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Working Harder to Make Hydrilla Harvesting Work

By: Dr. James Leary, UF/IFAS Center for Aquatic and Invasive Plants Faculty

Mechanical harvesting aquatic plants is not a new concept. Increasingly larger and more efficient machines have been used in Florida to fight invasive plants for over a century. However, the use of these machines have declined in recent years as herbicide technology has improved. This trend has resulted in mechanical harvesting being seen as too slow and too expensive for wide-spread use. Is this perception truly the case? Is there enough data at real-world scales to know if harvesting is less efficient? Turns out, there is not enough data to answer the question. Therefore, in the summer of 2019, The University of Florida Institute of Food and Agricultural Sciences Center for Aquatic and Invasive Plants (UF/IFAS CAIP) began a project focused on re-evaluating the feasibility of harvesting hydrilla, a submersed invasive plant.

The Experiment
Hydrilla verticillata prior to treatment in Lake Tohopekaliga in Kissimmee, Florida.

Hydrilla verticillata prior to treatment in Lake Tohopekaliga in Kissimmee, Florida.

The experiment was conducted on Lake Tohopekaliga (Lake Toho), at operational scale. Lake Toho has the largest hydrilla infestation in the state of Florida. Every year the Florida Fish and Wildlife Conservation Commission (FWC) are tasked with treating more than 3,500 infested acres just to maintain 50% cover (i.e., ~9,000 acres of hydrilla). If this herbicide-based maintenance program is to be offset with mechanical harvesting operations, an optimal strategy is needed to compensate for managing large scale infestations of aquatic plants.

Topped out Hydrilla

Topped out Hydrilla verticillata in Lake Tohopekaliga in Kissimmee, Florida. Photograph by James Leary.

The research approach was to generate new data for mechanical harvesters operating on 329 acres of topped-out hydrilla. Since most of the data has been generated from small machines working in small research plots, researchers wanted to document the efficiency of large boats harvesting in real-world conditions. To track the pro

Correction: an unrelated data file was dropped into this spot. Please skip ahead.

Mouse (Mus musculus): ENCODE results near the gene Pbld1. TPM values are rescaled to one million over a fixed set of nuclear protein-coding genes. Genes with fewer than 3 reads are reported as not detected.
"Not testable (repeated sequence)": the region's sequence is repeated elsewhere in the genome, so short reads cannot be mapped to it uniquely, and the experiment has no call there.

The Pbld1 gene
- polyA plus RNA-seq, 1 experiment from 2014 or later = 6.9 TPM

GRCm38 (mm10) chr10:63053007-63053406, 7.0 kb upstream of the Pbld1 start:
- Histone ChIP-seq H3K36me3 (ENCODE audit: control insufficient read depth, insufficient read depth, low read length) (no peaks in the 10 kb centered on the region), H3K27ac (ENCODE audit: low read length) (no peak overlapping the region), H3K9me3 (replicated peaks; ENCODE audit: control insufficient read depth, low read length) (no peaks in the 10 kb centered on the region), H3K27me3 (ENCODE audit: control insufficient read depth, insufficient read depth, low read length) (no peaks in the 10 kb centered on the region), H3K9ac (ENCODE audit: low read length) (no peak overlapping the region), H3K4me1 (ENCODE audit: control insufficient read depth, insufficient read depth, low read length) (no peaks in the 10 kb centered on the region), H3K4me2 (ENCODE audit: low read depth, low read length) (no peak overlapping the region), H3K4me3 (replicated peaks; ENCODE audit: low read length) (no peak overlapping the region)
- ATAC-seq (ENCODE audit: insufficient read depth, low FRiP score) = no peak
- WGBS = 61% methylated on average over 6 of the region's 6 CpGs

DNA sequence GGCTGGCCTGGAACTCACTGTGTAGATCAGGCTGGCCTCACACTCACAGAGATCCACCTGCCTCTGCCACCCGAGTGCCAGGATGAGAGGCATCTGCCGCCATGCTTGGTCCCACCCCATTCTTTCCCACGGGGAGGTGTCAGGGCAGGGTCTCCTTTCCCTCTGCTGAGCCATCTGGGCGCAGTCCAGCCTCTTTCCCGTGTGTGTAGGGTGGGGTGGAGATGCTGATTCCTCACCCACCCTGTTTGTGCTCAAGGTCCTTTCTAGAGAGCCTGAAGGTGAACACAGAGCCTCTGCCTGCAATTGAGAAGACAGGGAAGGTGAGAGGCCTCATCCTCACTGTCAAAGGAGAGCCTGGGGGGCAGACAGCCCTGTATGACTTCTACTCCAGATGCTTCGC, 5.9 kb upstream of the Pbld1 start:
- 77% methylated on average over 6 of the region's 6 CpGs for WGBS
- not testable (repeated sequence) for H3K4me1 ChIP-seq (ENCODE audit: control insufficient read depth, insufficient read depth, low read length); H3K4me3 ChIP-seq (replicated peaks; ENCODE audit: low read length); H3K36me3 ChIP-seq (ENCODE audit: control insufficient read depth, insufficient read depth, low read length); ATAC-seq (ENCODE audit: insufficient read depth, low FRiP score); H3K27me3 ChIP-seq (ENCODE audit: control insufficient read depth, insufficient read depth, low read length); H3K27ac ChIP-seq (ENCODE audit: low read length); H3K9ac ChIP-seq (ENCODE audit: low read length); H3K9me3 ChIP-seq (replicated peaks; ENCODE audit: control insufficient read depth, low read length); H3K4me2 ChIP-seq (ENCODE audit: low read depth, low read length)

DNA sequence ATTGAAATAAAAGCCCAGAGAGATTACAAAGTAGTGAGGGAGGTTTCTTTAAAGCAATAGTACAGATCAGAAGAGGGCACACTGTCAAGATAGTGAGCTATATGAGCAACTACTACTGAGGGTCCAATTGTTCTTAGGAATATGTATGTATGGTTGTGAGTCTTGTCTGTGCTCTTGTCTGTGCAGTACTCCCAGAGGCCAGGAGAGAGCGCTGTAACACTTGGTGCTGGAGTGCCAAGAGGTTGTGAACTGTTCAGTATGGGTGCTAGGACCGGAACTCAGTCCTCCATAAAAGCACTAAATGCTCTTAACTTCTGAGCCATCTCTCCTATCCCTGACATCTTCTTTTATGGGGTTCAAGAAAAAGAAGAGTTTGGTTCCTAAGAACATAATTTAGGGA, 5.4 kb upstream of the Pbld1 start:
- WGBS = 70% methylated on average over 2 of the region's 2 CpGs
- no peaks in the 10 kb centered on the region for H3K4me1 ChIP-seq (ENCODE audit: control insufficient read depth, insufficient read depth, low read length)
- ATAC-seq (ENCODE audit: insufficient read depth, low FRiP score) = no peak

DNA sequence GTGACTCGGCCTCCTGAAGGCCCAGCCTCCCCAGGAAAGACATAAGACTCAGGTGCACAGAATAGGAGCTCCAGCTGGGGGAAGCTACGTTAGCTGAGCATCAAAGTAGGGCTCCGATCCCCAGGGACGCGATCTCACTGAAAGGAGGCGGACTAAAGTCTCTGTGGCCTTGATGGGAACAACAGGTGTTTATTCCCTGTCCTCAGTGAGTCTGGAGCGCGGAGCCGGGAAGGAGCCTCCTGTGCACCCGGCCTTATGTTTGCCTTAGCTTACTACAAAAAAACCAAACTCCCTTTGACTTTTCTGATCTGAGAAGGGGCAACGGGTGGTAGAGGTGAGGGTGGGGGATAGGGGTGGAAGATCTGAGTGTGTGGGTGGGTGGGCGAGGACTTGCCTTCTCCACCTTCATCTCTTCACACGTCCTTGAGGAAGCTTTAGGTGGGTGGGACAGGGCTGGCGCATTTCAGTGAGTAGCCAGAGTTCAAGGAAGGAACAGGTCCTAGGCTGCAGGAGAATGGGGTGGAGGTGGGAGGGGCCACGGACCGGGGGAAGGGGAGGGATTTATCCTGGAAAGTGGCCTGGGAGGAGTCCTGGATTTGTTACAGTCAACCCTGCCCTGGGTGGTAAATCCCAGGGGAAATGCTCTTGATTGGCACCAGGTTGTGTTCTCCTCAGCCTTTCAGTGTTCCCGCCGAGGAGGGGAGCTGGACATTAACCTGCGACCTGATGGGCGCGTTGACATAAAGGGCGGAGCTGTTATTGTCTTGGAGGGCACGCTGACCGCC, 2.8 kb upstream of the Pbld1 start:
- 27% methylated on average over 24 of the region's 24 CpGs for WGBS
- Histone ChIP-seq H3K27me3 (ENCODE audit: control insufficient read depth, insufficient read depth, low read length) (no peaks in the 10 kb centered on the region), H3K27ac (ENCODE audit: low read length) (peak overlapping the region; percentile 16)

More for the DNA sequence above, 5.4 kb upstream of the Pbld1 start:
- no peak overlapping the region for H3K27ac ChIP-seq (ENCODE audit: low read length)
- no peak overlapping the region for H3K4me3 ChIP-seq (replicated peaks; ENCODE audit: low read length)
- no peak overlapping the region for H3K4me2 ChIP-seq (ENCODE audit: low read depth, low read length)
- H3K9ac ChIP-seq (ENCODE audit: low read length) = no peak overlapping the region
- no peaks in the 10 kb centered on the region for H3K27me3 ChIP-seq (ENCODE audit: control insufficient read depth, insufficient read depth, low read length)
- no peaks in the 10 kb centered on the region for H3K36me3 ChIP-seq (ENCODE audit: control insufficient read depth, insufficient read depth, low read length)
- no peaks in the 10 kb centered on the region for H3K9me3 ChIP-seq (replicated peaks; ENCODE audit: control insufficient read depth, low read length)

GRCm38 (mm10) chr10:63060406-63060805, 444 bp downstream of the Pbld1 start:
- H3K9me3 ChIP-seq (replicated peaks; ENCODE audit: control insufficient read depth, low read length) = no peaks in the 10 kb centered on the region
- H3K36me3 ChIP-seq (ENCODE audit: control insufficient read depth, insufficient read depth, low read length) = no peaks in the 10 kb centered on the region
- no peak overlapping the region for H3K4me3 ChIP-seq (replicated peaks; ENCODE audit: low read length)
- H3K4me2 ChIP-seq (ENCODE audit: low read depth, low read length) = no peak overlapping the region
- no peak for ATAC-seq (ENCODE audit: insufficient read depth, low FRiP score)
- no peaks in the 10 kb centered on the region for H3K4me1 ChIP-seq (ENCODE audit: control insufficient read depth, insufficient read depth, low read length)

gress in real time, each harvester was fitted with GPS tracking devices, similar to those used on fleet delivery vehicles. The GPS tracking allowed researchers to know the precise speed and location of each harvester, down to the second, for every day of operation.  Moreover, modified fish finders were used to determine how much hydrilla was harvested. Instead of looking for fish, these instruments look for plants and can accurately show how much hydrilla was present before and after each harvest.

At the end of the experiment, six harvesters worked for a total of 1,022 hours and covered 99% of the total project area. Harvesters, on average, cut 1.4 acres per hour. This speed was surprisingly consistent with previous (small-scale) research conducted in the 1970s and 80s. Modest reductions in hydrilla were observed during the experiment (June-August), but quickly increased by 40% one month after operations ceased (September).

The Future
Hydrilla verticillata barge pile from Lake Tohopekaliga in Kissimmee, Florida.

Hydrilla verticillata barge pile from Lake Tohopekaliga in Kissimmee, Florida.

Is mechanical harvesting the future of aquatic plant management? This is a question that has been asked many times over the decades. The summer of 2019 was one of the largest hydrilla harvest projects ever recorded. Based on the outcomes of this study, each acre of hydrilla would require between 5-9 harvester-hours to manage hydrilla and its rapid regrowth. Therefore, to continue managing 3,500 acres of hydrilla on Lake Toho would require 17,000-30,000 harvester-hours every year. Unfortunately, there is not currently enough harvesting equipment in Florida to meet this demand.

In order to make mechanical harvesters work, more research is needed to find new technologies to make harvesting more efficient and economical. Therefore, aquatic plant managers and researchers will need to put their heads together and devise new strategies to further improve aquatic plant management in Florida’s public lakes.

This project was funded by the Florida Fish and Wildlife Conservation Commission in an effort to enhance their aquatic plant management program. For a more comprehensive report please view the latest Winter 2019 issue of Aquatics Magazine at the Florida Aquatic Plant Management Society.

Dr. James Leary, UF/IFAS CAIP faculty member, wrote this piece. Any questions should be directed to Shelby Oesterreicher at soesterreicher@ufl.edu. For more information about the UF/IFAS Center for Aquatic and Invasive Plants, please visit http://plants.ifas.ufl.edu. Be sure to follow us on social @UFIFASCAIP.

UF/IFAS CAIP, Turning Science Into Solutions.